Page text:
Miss Oakley

December 16, 2008
By Rebecca Lampe, Overland Park, KS

I took in the first drag of my smoldering cigarette.
“You’re wasting all my money; you know that?” I yelled to the late bell. It chose not to respond. I tossed my cancerous twinge behind me and made my way past a stray teacher’s glare and into my fifth hour class: World History.
“It’s nice to know you’re alive and well, Miss Oakley.” My overlord commented. This was my tenth tardy to his class this quarter, a new personal best. I slumped into my broken desk and glanced at the chalkboard’s headline: Christopher Columbus.
“Christopher Columbus set sail for India in 1498...”
I turned up my iPod and began to daydream. My teacher’s head looked bigger than yesterday. It actually seemed to be getting larger by the second. His tiny body swayed to and fro underneath the massive bulge. His eyes retreated beneath his eyelids, and his skin took on a sickly green tone. Green goo oozed out of his pores. He regained his balance for a moment, but then his head burst open, spraying the front row with slime. The thought made me giggle. He heard me and walked to my desk, looking angry as he said something I couldn’t hear. He yanked my headphones off.
“I said, are we clear on this matter?”
I stared at the growing wrinkles on his forehead.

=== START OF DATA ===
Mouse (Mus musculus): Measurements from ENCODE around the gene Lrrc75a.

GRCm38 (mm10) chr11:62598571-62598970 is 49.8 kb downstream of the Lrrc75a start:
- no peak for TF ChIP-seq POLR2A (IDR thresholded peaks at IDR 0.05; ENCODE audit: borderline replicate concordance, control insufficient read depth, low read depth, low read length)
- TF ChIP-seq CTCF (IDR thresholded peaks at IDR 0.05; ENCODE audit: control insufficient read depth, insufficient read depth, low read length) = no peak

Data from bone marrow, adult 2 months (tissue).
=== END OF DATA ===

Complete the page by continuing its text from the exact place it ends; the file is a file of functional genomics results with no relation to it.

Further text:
“Ten minute break, class,” he waved them away. “Miss Oakley, I don’t think you’re taking this class seriously. You need to start paying attention in class and completing the homework assignments.”
I was about to counter his attack when the screeching fire drill sounded.
“We’re not scheduled to have a fire drill today.” He muttered before leaving the room.
I slung my bag over my shoulder and exited the room. After shoving my way through the herd, I found a nice tree to rest against. I was about to close my eyes when I heard the upcoming sirens. Widening my eyes, I saw the teachers in dithers. They huddled together, whispering to each other selectively. I surveyed the building and detected a small stream of smoke emerging from the left wing. I pushed my way towards the back lot, but was stopped by a bulky, yellow arm.
“Miss, I have to ask you to rejoin your class.”
“Wait,” I fought against him to see, “wait, what’s going on out here?”
“Miss, please, we’re under a serious-”

“Earlier today a local high school received quite a scare. Chet tells us more from the scene.”
“That’s right, Shirley. I’m here at Evergreen Fields High where at around noon today students and faculty were forced to evacuate due to smoke sightings. Mere minutes later firefighters arrived and discovered a fire source underneath a food services semi. Before firefighters could secure the area, the semi burst open in a wild explosion. We have now learned the fire started from a discarded, lit cigarette. No injuries were sustained in the blast, but onlookers were pelted with lime Jell-O from the semi. Back to you, Shirley.”

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